The book includes 21 days worth of meal plans, featuring recipes from the book. I’ve never posted meal plans on my blog–I wanted to wait for a space and context in which I could give it proper thought and dedication–and it was so much fun to create these. They’re highly customizable, but they will hopefully give readers a sense of:
And of course, since I can’t tell the story of how I got into veganism or raw food or any of this without exploring my personal history, the book opens with my own story. It’s terrain that CR readers know by now, but with a little more detail, and with the kind of perspective that I can only have developed by writing this blog for the last five years. It’s a little dizzying to share my history in print–blogging, for whatever reason, always feels less permanent, less declarative–but it feels liberating, too.
Other features of the book:
Obviously, I hope the book inspires folks who already know and love vegan cooking. But it’s also my hope that the enthusiasm I feel for whole, plant-based foods will shine through and entice anyone who’s hoping to eat a few more vegetable-focused meals.
Choosing Raw is available for pre-order now on Amazon. I hope some of you will like the sounds of it, and be curious enough to consider checking out a copy. I’ll be sharing more details, photos, and information about the book over the course of the next two months.
For now, I want to say the most important thing, which is thank you. Thank you to everyone who reads this blog, because the book has grown directly out of the dialogs, conversations, and shared enthusiasm that animate Choosing Raw every week. When I think back to 2009, when I began writing CR, my perspective was so different. Though I didn’t realize it at the time, I was still very early in my recovery process, still searching for a food identity that would support my health. I was more rigid in my convictions about nutrition, far quicker to declare this food “bad,” or that one “good.” I was less appreciative of the beauty and fun of food. I was enamored of the health benefits of veganism, but I still hadn’t taken the lives and feelings of animals into account when it came to my food choices.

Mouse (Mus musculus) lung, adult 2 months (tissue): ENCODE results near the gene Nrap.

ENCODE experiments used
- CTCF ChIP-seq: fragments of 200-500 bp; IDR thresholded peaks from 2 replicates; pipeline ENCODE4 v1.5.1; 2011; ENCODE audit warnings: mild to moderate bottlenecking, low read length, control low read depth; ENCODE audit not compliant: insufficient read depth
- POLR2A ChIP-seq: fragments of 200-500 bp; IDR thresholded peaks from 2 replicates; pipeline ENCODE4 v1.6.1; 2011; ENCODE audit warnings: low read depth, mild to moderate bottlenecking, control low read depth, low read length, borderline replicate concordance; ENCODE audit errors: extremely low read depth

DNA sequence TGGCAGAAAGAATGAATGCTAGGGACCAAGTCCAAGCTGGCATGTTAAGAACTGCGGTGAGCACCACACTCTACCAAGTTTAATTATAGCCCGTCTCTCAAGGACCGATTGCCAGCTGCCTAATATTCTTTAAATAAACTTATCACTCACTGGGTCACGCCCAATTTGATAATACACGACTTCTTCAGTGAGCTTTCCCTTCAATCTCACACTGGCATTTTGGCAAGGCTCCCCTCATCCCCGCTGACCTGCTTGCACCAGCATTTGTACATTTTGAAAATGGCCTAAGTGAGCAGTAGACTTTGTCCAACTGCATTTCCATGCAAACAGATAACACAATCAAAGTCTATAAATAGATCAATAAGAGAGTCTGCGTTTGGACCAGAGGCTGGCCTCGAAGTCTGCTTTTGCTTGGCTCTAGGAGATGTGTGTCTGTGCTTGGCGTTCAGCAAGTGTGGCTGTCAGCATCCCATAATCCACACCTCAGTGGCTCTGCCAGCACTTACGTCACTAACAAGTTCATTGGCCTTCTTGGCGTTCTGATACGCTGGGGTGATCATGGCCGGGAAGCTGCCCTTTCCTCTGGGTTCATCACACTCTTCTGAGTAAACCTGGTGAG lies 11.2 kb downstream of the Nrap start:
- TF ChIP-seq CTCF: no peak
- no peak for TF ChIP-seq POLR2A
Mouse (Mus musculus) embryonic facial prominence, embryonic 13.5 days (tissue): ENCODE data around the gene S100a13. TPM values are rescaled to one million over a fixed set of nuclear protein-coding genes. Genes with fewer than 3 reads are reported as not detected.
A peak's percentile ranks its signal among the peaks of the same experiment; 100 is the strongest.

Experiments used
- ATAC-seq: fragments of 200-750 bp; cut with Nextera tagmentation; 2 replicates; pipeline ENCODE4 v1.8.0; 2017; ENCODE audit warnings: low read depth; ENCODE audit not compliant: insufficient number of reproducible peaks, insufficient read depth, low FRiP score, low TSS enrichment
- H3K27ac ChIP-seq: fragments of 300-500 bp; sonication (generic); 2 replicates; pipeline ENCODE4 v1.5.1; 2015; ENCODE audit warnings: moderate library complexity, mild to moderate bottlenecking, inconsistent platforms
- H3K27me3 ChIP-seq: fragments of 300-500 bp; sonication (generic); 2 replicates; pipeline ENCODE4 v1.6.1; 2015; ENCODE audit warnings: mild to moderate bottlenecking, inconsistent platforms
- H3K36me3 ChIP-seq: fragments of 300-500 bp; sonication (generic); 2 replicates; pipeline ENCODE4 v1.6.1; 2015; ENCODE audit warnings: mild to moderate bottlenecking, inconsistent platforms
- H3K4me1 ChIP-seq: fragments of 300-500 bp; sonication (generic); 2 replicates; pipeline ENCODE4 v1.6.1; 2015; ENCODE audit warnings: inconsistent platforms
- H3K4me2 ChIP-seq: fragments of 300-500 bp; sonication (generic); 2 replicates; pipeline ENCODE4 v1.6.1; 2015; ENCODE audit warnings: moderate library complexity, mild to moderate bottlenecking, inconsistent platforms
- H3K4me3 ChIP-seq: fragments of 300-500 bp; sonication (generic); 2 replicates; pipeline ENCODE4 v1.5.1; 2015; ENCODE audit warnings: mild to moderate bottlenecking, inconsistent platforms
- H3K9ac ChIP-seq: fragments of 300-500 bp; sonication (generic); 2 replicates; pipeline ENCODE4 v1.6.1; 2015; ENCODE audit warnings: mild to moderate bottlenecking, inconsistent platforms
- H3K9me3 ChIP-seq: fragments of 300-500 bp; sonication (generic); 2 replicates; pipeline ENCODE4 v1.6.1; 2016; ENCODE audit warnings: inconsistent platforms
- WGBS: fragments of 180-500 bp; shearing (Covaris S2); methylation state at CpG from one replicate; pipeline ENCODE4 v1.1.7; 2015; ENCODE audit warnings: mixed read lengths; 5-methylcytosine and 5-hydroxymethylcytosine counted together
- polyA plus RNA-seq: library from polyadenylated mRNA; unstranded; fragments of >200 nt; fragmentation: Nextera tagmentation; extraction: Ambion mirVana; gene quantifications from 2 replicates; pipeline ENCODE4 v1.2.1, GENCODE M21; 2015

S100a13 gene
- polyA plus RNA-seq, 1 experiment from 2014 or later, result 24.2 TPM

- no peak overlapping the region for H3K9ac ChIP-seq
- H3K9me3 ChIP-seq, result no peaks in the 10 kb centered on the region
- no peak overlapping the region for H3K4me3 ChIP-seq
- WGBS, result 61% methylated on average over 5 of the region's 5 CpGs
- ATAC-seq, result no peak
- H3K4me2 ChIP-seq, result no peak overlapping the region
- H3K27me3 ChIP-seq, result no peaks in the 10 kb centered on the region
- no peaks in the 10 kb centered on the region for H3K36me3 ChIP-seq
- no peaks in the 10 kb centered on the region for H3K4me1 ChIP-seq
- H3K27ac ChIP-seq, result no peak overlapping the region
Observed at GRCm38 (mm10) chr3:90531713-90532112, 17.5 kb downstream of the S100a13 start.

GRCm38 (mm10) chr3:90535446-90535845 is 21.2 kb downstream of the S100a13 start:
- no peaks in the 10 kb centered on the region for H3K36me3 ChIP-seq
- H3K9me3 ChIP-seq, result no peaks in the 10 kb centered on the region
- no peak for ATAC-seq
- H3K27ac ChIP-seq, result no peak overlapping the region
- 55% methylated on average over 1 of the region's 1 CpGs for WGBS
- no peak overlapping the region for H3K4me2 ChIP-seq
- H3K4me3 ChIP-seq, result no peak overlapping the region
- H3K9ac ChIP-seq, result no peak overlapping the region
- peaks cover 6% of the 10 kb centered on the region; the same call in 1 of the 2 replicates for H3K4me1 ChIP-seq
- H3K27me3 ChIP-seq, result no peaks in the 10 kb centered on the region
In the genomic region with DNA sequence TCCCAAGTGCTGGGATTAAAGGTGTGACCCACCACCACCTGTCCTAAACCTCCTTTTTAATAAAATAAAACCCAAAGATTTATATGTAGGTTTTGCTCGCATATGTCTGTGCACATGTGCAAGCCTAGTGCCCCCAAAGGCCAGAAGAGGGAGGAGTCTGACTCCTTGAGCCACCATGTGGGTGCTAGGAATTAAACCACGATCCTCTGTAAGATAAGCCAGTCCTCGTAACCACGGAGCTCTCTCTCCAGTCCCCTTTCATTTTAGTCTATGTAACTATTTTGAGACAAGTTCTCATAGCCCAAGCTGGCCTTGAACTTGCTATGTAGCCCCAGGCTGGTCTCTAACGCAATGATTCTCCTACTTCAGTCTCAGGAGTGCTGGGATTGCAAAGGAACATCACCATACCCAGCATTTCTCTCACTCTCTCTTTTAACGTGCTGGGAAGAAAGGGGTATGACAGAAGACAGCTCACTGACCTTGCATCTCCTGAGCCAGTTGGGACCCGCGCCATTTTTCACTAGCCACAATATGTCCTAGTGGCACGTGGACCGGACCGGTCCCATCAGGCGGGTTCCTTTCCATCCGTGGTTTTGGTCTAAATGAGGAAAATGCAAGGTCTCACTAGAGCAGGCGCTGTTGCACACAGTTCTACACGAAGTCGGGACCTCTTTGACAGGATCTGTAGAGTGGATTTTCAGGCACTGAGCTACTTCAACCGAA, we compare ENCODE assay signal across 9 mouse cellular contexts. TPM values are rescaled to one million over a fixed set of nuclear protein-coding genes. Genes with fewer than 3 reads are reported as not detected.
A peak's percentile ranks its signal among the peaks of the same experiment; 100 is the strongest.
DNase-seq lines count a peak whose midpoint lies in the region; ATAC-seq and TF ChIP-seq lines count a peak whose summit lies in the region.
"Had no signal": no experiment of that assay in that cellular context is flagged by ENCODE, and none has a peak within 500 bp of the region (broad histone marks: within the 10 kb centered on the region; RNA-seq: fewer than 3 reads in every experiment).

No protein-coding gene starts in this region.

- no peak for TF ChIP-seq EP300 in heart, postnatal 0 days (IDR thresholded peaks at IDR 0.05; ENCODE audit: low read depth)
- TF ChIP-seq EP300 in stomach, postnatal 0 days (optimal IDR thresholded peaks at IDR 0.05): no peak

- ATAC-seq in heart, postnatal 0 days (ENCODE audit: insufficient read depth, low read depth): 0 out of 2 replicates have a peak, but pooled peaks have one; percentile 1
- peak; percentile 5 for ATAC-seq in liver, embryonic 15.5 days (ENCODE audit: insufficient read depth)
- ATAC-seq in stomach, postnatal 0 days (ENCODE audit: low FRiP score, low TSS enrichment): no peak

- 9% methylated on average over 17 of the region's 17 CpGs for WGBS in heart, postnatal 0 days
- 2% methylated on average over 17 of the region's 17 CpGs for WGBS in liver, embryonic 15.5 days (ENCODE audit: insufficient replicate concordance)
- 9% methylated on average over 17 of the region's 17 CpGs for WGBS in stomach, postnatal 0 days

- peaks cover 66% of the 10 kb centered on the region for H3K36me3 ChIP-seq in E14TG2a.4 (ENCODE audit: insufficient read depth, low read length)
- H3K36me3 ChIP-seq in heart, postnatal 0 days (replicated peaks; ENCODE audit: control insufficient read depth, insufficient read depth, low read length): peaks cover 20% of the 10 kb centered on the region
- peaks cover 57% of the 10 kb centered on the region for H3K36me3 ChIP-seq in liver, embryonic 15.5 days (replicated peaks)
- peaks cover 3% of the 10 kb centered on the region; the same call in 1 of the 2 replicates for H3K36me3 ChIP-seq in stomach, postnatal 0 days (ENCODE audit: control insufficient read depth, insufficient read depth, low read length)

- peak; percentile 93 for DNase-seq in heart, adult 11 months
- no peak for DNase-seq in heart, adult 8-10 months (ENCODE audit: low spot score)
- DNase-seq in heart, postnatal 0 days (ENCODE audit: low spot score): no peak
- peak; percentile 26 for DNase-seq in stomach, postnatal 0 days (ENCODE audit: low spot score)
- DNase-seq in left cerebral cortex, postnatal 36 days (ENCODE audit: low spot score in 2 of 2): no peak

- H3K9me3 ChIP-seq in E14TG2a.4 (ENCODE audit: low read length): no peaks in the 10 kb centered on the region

Writing this blog has prompted so much self-reflection, so much honest and critical thought. It was in writing this blog that I believe I truly was able to face the recovery process and connect with my love of food. Blogging forced me to become more thoughtful about my food choices, and it compelled me to think more broadly about veganism. It has given me a safe space in which to reassess and question things I once took for granted about health and nutrition. It has allowed me to celebrate, document, and share my passion for eating.
In some ways, blogging is the only kind of medium that could have allowed that stuff to happen, because it’s so interactive. But I hope that my book conveys some of this process. I hope it’s a testament to what I’ve learned about health and nutrition, encompassing all of the blogging years and some of the education I’ve gotten. I hope it conveys the passion and enthusiasm I’ve developed for eating and living healthfully. I hope it’s informative, useful, instructive. I hope it’s honest and candid. I hope it’s a love letter of sorts, addressed to the community that has changed my life so profoundly (you guys). And I hope you’ll love it.
More information to come, of course. But that’s the news. And while we’re on the topic, I know that I owe you guys other updates, life updates. More on those soon.